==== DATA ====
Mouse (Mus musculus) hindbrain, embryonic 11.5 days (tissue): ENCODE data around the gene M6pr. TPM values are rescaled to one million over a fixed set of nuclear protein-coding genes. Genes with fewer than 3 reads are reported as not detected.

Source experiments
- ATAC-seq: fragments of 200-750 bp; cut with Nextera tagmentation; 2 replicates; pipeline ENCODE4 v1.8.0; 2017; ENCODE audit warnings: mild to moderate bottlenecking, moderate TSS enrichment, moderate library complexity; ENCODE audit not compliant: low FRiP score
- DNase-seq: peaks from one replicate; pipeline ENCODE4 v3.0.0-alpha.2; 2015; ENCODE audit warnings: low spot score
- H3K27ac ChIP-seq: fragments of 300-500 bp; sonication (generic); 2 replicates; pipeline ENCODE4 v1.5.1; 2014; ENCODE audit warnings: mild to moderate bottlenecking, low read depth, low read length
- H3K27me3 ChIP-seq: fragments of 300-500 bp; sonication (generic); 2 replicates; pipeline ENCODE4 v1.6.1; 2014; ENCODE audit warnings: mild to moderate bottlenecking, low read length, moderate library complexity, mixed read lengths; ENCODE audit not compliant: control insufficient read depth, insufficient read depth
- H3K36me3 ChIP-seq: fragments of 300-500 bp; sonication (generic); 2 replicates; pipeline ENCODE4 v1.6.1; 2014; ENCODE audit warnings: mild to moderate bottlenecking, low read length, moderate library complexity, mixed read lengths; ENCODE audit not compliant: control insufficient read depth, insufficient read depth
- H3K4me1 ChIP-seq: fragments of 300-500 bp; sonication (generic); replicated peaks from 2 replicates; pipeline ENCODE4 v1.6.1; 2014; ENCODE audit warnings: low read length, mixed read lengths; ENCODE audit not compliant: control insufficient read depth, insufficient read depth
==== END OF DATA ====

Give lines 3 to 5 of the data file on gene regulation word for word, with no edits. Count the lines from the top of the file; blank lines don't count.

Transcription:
- ATAC-seq: fragments of 200-750 bp; cut with Nextera tagmentation; 2 replicates; pipeline ENCODE4 v1.8.0; 2017; ENCODE audit warnings: mild to moderate bottlenecking, moderate TSS enrichment, moderate library complexity; ENCODE audit not compliant: low FRiP score
- DNase-seq: peaks from one replicate; pipeline ENCODE4 v3.0.0-alpha.2; 2015; ENCODE audit warnings: low spot score
- H3K27ac ChIP-seq: fragments of 300-500 bp; sonication (generic); 2 replicates; pipeline ENCODE4 v1.5.1; 2014; ENCODE audit warnings: mild to moderate bottlenecking, low read depth, low read length